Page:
Retinoic Acid Signalling and the Control of Meiotic Entry in the Human Fetal Gonad

Medical Research Council Human Reproductive Sciences Unit, The Queen's Medical Research Institute, University of Edinburgh, Edinburgh, United Kingdom.
PLoS ONE (Impact Factor: 3.23). 06/2011; 6(6):e20249. DOI: 10.1371/journal.pone.0020249
Source: PubMed


The development of mammalian fetal germ cells along oogenic or spermatogenic fate trajectories is dictated by signals from the surrounding gonadal environment. Germ cells in the fetal testis enter mitotic arrest, whilst those in the fetal ovary undergo sex-specific entry into meiosis, the initiation of which is thought to be mediated by selective exposure of fetal ovarian germ cells to mesonephros-derived retinoic acid (RA). Aspects of this model are hard to reconcile with the spatiotemporal pattern of germ cell differentiation in the human fetal ovary, however. We have therefore examined the expression of components of the RA synthesis, metabolism and signalling pathways, and their downstream effectors and inhibitors in germ cells around the time of the initiation of meiosis in the human fetal gonad. Expression of the three RA-synthesising enzymes, ALDH1A1, 2 and 3 in the fetal ovary and testis was equal to or greater than that in the mesonephros at 8-9 weeks gestation, indicating an intrinsic capacity within the gonad to synthesise RA. Using immunohistochemistry to detect RA receptors RARα, β and RXRα, we find germ cells to be the predominant target of RA signalling in the fetal human ovary, but also reveal widespread receptor nuclear localization indicative of signalling in the testis, suggesting that human fetal testicular germ cells are not efficiently shielded from RA by the action of the RA-metabolising enzyme CYP26B1. Consistent with this, expression of CYP26B1 was greater in the human fetal ovary than testis, although the sexually-dimorphic expression patterns of the germ cell-intrinsic regulators of meiotic initiation, STRA8 and NANOS2, appear conserved. Finally, we demonstrate that RA induces a two-fold increase in STRA8 expression in cultures of human fetal testis, but is not sufficient to cause widespread meiosis-associated gene expression. Together, these data indicate that while local production of RA within the fetal ovary may be important in regulating the onset of meiosis in the human fetal ovary, mechanisms other than CYP26B1-mediated metabolism of RA may exist to inhibit the entry of germ cells into meiosis in the human fetal testis.


Available from: Philippa T K Saunders
    • "The expression patterns implicate NANOS2 and DMRT1; both involved in preventing precocious meiotic entry in mice [76] [77]. The NANOS2 expression is not male-specific in human foetal testis, but the expression appears stronger compared to ovaries from 14 to 20 GW [66]. Accordingly, in the human testis DMRT1 is expressed in Sertoli cells and in a subpopulation of gonocytes and pre-spermatogonia starting from 8 GW [74] [78] (Fig. 1). "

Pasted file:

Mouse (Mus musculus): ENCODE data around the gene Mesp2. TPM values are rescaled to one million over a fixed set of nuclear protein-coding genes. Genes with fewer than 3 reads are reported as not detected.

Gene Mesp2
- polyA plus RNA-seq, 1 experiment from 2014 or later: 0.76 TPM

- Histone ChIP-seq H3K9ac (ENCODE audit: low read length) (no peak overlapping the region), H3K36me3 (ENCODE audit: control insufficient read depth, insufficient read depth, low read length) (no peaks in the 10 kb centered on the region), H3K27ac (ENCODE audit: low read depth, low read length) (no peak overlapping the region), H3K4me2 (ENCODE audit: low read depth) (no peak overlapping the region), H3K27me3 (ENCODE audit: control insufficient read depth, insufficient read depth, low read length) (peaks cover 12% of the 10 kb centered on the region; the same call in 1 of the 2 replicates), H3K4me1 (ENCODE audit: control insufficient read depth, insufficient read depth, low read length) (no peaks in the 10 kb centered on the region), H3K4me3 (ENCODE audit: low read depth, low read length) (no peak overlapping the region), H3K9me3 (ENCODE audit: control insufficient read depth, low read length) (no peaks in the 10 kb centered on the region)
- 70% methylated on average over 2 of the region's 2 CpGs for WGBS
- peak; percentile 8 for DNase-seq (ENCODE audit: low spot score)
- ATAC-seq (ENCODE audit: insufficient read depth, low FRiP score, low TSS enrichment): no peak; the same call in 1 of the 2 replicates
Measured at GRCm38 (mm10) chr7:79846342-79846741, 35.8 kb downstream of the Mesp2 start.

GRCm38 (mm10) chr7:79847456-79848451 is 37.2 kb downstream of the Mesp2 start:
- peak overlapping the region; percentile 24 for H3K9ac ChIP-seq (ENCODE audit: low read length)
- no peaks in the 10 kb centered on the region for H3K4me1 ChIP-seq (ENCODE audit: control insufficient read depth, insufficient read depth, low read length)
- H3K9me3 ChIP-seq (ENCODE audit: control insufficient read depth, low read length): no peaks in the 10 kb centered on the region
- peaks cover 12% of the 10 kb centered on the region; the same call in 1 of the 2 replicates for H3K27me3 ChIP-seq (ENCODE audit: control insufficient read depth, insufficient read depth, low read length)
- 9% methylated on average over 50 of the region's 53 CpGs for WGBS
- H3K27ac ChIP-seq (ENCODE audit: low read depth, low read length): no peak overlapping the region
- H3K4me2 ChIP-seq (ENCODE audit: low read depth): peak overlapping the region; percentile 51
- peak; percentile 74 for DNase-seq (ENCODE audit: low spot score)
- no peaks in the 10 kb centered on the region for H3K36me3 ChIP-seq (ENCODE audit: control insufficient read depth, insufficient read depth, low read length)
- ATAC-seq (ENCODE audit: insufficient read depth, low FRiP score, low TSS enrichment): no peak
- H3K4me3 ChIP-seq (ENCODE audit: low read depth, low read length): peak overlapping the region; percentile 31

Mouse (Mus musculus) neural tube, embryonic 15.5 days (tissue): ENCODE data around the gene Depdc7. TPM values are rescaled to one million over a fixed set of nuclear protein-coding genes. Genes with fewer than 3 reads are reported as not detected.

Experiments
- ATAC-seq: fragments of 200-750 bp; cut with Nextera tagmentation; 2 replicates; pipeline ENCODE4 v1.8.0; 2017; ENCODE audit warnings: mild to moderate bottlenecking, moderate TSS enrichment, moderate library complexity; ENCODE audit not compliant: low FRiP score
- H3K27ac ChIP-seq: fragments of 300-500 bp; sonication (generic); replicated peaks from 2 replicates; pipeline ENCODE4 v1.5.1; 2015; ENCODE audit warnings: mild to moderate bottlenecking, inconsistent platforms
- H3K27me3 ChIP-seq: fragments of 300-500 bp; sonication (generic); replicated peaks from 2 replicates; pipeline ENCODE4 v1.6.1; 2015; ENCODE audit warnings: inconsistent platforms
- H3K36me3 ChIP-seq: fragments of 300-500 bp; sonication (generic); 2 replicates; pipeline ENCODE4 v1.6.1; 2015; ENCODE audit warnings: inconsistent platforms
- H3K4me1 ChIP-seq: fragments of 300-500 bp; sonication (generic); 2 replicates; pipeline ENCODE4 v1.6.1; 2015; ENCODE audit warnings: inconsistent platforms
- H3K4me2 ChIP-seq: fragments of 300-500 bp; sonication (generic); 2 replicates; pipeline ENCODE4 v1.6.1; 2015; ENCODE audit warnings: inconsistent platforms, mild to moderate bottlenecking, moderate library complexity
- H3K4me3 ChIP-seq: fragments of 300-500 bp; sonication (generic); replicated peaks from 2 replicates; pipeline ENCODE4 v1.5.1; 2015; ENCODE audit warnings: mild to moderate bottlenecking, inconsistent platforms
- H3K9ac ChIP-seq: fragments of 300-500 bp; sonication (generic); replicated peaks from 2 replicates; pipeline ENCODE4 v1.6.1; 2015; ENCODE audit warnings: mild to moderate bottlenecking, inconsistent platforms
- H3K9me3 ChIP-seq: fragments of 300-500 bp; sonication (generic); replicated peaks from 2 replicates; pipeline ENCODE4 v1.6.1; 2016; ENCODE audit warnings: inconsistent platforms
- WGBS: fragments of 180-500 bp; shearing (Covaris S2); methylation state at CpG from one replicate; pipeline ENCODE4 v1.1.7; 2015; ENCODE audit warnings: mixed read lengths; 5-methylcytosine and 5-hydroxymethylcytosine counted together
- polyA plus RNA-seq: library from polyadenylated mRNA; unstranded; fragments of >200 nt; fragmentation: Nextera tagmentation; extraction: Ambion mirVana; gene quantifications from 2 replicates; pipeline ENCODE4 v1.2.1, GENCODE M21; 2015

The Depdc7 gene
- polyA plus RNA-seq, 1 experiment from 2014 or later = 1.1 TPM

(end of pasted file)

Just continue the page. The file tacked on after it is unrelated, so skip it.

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    • "Simultaneously they acquire the ability to initiate sexual differentiation and enter meiosis, as evidenced through DAZL expression (Anderson et al., 2007; Lin et al., 2008). The expression of the meiosis gatekeeper STRA8 can be detected shortly thereafter (Le Bouffant et al., 2010; Childs et al., 2011). "
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    • "Human ovarian development during the second trimester encompasses two key developmental stages; the formation of germ cell nests and entry into and progression through meiotic prophase I (approximately 12-16wga) and the breakdown of germ cell nests and the assembly of individual oocytes into primordial follicles (approximately 17wga onwards) [32]. The data presented here refines that of Anderson et al. (2007), revealing that the increase in DAZL expression occurs between 8-9 and 14-16 weeks gestation, co-incident with the onset of meiosis in the human fetal ovary [33-35]. The expression of DAZL in premeiotic and early meiotic germ cells supports a conserved role for this protein in regulating the entry into meiosis in humans and mice, where Dazl is required in fetal germ cells to enable them to respond appropriately to the meiosis-inducing signal retinoic acid [16]. "
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